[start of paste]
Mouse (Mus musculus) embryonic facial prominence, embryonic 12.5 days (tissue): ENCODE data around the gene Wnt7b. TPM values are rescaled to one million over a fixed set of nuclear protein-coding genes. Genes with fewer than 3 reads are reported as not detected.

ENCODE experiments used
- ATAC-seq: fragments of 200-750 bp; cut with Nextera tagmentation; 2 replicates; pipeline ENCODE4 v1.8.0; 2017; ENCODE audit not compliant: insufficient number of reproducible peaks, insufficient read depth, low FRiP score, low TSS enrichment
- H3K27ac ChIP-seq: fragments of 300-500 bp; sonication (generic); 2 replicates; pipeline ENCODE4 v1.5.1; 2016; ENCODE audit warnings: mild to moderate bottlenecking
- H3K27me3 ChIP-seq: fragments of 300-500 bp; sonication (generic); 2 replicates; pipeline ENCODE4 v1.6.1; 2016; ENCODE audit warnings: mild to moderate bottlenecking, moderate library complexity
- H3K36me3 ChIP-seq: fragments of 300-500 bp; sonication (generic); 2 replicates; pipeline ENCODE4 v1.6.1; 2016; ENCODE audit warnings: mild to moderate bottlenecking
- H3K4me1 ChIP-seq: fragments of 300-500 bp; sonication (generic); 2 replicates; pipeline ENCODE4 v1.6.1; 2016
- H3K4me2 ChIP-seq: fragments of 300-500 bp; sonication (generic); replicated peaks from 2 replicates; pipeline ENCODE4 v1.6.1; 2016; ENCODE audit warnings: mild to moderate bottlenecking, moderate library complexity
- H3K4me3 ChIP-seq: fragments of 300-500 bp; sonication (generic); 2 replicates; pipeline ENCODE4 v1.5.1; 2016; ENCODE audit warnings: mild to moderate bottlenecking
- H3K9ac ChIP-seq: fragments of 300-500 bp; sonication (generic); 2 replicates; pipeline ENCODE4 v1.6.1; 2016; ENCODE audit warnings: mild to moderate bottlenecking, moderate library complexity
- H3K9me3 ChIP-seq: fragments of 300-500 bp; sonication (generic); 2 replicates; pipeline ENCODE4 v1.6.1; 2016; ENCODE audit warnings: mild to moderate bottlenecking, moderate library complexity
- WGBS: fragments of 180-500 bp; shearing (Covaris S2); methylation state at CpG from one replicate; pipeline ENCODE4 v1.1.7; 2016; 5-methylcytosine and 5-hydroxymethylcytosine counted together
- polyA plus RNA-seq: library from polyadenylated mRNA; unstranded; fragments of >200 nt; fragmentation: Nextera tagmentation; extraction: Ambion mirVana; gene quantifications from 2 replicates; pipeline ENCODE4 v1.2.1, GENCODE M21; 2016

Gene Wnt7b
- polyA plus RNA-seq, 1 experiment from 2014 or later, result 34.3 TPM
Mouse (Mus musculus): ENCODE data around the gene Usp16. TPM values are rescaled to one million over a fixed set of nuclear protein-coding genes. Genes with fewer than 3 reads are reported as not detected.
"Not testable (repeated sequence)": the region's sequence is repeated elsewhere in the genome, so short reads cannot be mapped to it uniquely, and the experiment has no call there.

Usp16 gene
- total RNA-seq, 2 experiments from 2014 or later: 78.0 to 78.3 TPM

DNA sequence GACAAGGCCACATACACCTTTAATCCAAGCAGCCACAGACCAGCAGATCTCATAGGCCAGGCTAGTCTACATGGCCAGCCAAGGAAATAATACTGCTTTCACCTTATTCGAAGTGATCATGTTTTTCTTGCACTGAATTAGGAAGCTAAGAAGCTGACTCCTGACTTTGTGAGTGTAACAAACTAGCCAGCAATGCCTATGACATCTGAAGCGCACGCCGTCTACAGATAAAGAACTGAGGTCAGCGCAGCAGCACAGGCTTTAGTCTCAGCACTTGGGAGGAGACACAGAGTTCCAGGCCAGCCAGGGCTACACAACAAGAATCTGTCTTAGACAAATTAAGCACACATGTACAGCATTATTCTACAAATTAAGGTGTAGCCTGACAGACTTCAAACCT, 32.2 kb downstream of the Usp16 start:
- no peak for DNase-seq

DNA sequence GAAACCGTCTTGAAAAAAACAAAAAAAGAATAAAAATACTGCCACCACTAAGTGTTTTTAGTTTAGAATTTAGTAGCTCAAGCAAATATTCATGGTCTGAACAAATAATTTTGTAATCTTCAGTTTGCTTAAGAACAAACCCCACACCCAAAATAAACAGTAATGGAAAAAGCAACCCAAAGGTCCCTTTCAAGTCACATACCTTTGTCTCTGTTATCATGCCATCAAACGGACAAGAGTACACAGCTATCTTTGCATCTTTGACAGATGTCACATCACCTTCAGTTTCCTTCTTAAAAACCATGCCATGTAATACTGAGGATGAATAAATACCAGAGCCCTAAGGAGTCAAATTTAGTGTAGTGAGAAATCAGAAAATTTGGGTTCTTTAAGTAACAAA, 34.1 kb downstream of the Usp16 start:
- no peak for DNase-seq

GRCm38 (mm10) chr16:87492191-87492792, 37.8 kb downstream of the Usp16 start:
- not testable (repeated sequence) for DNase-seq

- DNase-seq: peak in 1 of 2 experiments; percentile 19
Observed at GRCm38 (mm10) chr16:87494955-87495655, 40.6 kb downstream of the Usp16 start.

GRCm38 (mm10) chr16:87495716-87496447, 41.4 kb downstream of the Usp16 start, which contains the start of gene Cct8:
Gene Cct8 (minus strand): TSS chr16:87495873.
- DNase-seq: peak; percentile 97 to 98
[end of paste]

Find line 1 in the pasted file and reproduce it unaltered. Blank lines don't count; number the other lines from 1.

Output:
Mouse (Mus musculus) embryonic facial prominence, embryonic 12.5 days (tissue): ENCODE data around the gene Wnt7b. TPM values are rescaled to one million over a fixed set of nuclear protein-coding genes. Genes with fewer than 3 reads are reported as not detected.